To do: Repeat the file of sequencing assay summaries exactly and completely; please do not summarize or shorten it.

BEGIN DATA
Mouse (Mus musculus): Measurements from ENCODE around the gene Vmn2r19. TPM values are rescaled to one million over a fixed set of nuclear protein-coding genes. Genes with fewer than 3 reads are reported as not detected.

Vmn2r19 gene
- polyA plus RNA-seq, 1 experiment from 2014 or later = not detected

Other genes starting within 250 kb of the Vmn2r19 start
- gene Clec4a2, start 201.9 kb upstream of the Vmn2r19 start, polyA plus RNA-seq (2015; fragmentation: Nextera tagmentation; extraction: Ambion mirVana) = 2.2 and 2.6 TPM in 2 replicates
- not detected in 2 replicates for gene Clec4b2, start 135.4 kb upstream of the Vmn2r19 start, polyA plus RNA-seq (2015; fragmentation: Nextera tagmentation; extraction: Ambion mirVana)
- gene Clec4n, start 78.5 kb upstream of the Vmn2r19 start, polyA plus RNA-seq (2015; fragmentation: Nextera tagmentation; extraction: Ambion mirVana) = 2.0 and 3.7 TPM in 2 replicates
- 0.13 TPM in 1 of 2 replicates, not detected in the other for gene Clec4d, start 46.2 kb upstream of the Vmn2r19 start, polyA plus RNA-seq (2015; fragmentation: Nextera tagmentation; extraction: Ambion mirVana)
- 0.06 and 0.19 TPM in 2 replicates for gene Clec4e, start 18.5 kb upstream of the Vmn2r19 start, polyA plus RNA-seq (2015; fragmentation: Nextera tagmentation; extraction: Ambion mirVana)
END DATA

Mouse (Mus musculus): Measurements from ENCODE around the gene Vmn2r19. TPM values are rescaled to one million over a fixed set of nuclear protein-coding genes. Genes with fewer than 3 reads are reported as not detected.

Vmn2r19 gene
- polyA plus RNA-seq, 1 experiment from 2014 or later = not detected

Other genes starting within 250 kb of the Vmn2r19 start
- gene Clec4a2, start 201.9 kb upstream of the Vmn2r19 start, polyA plus RNA-seq (2015; fragmentation: Nextera tagmentation; extraction: Ambion mirVana) = 2.2 and 2.6 TPM in 2 replicates
- not detected in 2 replicates for gene Clec4b2, start 135.4 kb upstream of the Vmn2r19 start, polyA plus RNA-seq (2015; fragmentation: Nextera tagmentation; extraction: Ambion mirVana)
- gene Clec4n, start 78.5 kb upstream of the Vmn2r19 start, polyA plus RNA-seq (2015; fragmentation: Nextera tagmentation; extraction: Ambion mirVana) = 2.0 and 3.7 TPM in 2 replicates
- 0.13 TPM in 1 of 2 replicates, not detected in the other for gene Clec4d, start 46.2 kb upstream of the Vmn2r19 start, polyA plus RNA-seq (2015; fragmentation: Nextera tagmentation; extraction: Ambion mirVana)
- 0.06 and 0.19 TPM in 2 replicates for gene Clec4e, start 18.5 kb upstream of the Vmn2r19 start, polyA plus RNA-seq (2015; fragmentation: Nextera tagmentation; extraction: Ambion mirVana)